Tag Archives: cia assassination program

The War Drones on

By Robert C. Koehler

“Complaints about civilian casualties have also stirred concern among human rights advocates.”

The problem is that a sentence like this — arguably a dead sentence, with a few quasi-facts entombed in an inert moral sensibility — parades as serious news. I mean, it’s lifted straight from the New York Times: from a story about drones, the CIA hit list and our cool new PlayStation way of killing bad dudes (and everyone else in the vicinity). Someone with an active conscience could come upon a sentence like that, in the middle of a painfully ill-focused story on the endless war, and think she must be going insane.

As an archeological find, it’s worth examining in closer detail, but first let me put it in context. The use of pilotless aircraft in Pakistan and Afghanistan to assassinate Taliban or al-Qaida leaders and other Islamic, America-hating insurgents — with missiles, no less — seems to have hit a snag of legal controversy lately because of the news that one of the people on the list of targets, Anwar al-Awlaki, was born in New Mexico. He’s an American citizen.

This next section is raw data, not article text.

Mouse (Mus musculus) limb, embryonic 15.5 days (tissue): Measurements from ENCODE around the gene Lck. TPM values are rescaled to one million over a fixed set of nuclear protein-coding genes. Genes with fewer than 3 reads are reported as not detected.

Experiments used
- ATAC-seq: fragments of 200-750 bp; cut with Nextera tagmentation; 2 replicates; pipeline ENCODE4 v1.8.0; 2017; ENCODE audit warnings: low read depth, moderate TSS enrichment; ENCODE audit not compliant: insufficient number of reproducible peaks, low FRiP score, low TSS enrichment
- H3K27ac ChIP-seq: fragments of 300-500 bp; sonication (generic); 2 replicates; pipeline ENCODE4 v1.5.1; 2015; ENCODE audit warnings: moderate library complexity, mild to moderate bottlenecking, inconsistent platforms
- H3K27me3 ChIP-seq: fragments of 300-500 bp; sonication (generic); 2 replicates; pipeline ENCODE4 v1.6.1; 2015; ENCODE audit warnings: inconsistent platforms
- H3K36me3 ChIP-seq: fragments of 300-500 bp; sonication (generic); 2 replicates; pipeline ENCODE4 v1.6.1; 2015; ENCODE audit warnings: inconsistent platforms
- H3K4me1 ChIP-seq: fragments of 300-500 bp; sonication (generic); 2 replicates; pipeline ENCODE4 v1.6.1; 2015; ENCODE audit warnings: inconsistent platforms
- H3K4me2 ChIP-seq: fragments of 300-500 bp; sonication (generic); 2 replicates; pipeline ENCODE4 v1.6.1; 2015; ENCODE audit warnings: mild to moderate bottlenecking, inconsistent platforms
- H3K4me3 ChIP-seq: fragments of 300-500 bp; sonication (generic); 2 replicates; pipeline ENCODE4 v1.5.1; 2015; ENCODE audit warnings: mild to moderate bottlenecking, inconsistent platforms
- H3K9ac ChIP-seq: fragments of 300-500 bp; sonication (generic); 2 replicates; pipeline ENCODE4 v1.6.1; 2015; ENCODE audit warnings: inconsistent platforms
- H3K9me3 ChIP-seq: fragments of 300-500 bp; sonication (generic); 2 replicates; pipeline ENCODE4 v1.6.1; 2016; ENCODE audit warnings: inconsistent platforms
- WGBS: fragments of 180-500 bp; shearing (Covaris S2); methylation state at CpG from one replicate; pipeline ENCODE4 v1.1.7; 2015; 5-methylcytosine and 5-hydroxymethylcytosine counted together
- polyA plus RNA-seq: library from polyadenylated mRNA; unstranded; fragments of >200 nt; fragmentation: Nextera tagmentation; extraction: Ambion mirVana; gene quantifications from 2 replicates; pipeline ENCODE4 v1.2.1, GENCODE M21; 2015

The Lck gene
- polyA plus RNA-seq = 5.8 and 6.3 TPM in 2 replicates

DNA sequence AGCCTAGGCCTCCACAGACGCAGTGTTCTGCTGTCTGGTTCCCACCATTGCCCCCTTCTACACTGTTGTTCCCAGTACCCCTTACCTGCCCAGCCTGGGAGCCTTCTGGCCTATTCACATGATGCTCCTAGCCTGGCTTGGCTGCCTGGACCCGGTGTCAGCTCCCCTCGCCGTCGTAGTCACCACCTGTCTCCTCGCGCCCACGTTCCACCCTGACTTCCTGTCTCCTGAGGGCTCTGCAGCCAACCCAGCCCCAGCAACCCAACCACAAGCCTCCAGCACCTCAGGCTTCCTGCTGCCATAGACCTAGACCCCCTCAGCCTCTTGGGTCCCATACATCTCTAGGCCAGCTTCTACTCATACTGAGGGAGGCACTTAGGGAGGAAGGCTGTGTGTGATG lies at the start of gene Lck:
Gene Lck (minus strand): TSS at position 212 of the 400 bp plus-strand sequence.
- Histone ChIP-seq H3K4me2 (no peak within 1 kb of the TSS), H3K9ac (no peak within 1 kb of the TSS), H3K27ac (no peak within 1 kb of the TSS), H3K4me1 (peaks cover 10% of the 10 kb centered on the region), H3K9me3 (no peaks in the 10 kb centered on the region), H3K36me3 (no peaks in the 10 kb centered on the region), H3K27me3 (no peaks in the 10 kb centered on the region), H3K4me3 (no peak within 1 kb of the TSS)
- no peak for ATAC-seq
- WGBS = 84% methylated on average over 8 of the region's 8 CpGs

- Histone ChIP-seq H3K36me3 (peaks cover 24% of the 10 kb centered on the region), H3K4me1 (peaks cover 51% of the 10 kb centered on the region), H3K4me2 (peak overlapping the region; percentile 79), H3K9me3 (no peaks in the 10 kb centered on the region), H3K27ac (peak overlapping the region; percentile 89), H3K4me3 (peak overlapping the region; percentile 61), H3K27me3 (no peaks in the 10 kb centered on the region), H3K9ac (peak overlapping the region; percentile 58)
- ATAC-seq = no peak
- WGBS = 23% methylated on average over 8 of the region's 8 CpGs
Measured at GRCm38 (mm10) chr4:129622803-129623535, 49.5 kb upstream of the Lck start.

This is where my moral consternation begins, and immediately radiates in several directions:

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Blackwater: CIA Assassins?

By Jeremy Scahill

In April 2002, the CIA paid Blackwater more than $5 million to deploy a small team of men inside Afghanistan during the early stages of US operations in the country. A month later, Erik Prince, the company’s owner and a former Navy SEAL, flew to Afghanistan as part of the original twenty-man Blackwater contingent. Blackwater worked for the CIA at its station in Kabul as well as in Shkin, along the Afghanistan-Pakistan border, where they operated out of a mud fortress known as the Alamo. It was the beginning of a long relationship between Blackwater, Prince and the CIA.

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